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Risk Assessment of the Administration for Children and Families' Travel Card Program for Fiscal Year 2021

Why OIG Did This Audit

The Government Charge Card Abuse Prevention Act of 2012, P.L. No. 112-194, requires Offices of Inspectors General (OIGs) to conduct periodic risk assessments of agency purchase card programs. OIGs must report to the Office of Management and Budget (OMB) on agency progress in implementing recommendations made to address audit findings by January 31 of each year.

Our objective was to analyze the risk of illegal, improper, or erroneous purchases in the Administration for Children and Families (ACF) travel card program and to determine whether ACF has designed and implemented controls and strategies to mitigate these potential risks.

How OIG Did This Audit

We developed six risk areas using the five components of the Committee of Sponsoring Organizations of the Treadway Commission's (COSO) Enterprise Risk Management (ERM) - Integrated Framework and OMB Compliance Standards. Within these 6 risk areas, we identified 45 sub-risk areas. We developed a questionnaire to gather data from ACF, evaluated ACF's responses to this questionnaire, reviewed documents ACF provided, and conducted interviews with ACF management. We assessed the data gathered above and assigned a level of risk (low, moderate, high, or critical) to each sub-risk area. The risk factors were assigned a numerical score and calculations were run to arrive at an overall risk rating for the ACF travel card program for fiscal year 2021.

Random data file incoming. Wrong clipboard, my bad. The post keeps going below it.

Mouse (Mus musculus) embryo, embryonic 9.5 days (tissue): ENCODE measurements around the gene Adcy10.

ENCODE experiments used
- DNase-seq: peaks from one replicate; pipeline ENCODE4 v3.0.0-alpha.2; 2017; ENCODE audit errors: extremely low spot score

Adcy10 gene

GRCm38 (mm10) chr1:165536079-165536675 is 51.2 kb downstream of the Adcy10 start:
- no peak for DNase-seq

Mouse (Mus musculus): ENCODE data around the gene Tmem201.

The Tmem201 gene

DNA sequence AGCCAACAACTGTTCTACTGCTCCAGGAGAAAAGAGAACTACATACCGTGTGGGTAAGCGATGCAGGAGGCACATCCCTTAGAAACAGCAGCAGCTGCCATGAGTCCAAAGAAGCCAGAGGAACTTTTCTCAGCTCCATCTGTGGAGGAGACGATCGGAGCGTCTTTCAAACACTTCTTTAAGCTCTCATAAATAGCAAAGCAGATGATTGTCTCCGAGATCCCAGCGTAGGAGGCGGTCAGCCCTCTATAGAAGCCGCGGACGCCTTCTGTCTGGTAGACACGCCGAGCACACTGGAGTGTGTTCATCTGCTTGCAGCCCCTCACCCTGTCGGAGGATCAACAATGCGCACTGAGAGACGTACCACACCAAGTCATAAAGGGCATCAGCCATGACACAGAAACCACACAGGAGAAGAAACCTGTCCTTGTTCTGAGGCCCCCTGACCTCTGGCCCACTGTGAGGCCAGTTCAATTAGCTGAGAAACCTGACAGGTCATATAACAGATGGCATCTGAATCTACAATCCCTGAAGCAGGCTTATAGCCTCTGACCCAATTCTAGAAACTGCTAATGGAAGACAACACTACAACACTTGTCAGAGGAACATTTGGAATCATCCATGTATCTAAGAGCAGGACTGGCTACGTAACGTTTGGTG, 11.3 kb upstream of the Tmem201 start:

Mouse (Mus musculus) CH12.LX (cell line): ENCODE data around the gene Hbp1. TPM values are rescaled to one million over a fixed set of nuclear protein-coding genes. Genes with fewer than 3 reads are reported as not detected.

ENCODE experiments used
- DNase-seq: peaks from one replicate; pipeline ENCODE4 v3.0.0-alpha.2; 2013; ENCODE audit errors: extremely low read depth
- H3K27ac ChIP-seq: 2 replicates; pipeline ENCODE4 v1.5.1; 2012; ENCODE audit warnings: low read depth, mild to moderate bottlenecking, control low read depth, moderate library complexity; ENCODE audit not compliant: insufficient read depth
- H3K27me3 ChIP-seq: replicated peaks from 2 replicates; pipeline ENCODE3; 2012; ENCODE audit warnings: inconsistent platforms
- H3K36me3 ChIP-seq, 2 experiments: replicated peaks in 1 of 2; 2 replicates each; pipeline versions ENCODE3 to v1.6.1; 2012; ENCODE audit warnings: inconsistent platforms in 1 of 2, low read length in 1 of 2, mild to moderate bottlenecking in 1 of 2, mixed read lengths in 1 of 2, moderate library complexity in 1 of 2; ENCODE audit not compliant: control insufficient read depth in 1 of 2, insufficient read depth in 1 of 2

What OIG Found

Overall, we assessed the risk of illegal, improper, or erroneous purchases in the ACF travel card program as moderate. Within the 6 risk areas related to ACF's travel card program, we identified 45 sub-risk areas and rated 29 as low risk, 13 as moderate risk, and 3 as high risk.

The program was rated as moderate because it (1) did not provide adequate oversight of employee compliance with travel procedures; (2) did not provide adequate training for proper travel card use; and (3) did not maintain adequate documentation to support employee travel. As a result, ACF reimbursed unallowable travel charges to its employees. Without proper training and policy education, ACF employees could continue to charge the Federal government for unallowable travel expenditures.

What OIG Recommends and ACF Comments

We recommend that ACF develop mitigating controls and strategies to lower the high and moderate risks we identified.

In response to our draft report, ACF concurred with our recommendation. ACF stated that it takes its oversight responsibilities seriously and is fully committed to take the necessary actions to address the identified risks in our report.

Filed under: Administration for Children and Families